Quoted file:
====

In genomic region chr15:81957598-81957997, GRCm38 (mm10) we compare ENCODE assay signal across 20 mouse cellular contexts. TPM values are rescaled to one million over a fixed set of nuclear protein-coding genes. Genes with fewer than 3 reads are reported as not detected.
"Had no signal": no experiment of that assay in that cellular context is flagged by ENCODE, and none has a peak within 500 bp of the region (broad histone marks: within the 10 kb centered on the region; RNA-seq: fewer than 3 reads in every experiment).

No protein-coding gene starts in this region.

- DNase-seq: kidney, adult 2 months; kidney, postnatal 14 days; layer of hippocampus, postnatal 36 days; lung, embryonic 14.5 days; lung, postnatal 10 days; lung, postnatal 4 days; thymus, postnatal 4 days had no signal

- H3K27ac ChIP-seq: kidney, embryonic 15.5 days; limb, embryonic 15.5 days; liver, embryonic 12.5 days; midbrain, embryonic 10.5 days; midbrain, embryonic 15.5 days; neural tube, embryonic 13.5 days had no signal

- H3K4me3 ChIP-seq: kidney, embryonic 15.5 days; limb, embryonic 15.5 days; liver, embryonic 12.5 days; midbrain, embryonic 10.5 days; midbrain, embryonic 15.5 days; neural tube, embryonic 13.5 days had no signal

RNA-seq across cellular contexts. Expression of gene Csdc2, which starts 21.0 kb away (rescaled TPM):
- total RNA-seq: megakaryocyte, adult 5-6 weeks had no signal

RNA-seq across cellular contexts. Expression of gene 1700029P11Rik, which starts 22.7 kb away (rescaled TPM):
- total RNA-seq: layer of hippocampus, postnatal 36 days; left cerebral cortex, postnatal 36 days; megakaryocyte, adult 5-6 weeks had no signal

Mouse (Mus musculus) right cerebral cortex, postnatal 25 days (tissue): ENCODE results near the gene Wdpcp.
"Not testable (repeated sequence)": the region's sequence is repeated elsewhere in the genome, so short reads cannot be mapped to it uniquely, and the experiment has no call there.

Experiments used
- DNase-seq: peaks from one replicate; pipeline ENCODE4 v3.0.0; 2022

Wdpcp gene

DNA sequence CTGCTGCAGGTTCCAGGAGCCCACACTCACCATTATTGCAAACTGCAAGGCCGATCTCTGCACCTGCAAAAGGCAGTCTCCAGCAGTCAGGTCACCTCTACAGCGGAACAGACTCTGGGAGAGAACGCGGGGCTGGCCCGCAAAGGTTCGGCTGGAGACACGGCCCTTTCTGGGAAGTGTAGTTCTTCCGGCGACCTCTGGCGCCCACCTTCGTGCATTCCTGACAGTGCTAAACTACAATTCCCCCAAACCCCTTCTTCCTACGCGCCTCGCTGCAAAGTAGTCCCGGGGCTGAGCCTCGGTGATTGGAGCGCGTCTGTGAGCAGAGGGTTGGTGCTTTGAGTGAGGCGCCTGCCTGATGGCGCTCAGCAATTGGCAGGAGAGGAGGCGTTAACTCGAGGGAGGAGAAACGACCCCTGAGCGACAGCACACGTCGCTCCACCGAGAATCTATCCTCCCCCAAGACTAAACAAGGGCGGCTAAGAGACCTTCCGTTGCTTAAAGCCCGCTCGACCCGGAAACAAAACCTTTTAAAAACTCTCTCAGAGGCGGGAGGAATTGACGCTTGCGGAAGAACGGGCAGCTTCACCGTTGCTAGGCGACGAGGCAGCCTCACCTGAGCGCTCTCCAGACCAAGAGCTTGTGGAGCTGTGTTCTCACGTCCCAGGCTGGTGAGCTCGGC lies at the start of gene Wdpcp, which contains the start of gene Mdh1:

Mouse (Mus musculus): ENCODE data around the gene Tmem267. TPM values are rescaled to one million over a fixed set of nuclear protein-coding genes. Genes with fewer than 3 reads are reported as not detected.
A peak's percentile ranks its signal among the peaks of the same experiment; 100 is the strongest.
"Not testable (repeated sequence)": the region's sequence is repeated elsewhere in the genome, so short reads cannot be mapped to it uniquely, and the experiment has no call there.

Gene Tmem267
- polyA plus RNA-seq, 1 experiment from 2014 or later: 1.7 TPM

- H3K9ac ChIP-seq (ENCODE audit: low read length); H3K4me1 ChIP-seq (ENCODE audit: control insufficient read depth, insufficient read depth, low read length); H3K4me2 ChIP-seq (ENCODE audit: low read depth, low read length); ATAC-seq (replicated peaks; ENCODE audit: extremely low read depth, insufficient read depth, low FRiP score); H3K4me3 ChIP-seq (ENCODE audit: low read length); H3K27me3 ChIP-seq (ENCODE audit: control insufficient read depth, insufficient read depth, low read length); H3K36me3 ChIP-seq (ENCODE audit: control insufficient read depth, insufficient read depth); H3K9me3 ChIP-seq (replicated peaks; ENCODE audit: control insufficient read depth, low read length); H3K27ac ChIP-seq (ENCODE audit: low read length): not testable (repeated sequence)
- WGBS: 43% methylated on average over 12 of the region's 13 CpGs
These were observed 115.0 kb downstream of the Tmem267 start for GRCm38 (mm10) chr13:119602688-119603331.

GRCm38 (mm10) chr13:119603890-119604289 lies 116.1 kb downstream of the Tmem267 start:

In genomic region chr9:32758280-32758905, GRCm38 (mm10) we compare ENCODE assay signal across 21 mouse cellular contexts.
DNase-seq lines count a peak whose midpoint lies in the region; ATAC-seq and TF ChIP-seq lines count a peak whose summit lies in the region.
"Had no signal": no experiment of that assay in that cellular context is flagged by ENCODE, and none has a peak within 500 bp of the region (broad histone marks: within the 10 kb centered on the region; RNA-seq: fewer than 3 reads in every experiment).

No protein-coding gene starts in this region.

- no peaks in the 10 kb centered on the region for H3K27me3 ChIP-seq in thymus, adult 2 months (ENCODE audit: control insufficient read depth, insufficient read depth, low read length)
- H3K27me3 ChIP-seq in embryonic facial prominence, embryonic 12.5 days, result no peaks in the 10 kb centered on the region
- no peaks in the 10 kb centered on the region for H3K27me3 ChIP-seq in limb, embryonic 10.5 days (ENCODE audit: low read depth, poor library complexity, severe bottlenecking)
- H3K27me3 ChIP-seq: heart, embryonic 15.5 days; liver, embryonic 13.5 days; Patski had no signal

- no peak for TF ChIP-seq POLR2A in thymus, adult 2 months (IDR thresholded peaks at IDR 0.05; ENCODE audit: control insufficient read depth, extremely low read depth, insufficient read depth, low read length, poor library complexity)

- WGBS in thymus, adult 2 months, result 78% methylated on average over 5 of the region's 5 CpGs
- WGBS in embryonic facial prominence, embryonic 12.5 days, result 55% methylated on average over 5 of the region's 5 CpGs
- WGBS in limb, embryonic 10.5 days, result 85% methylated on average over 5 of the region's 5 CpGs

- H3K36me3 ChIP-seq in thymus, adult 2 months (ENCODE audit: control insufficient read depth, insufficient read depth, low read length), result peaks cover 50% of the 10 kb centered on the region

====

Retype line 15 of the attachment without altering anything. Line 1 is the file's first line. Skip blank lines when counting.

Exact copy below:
Wdpcp gene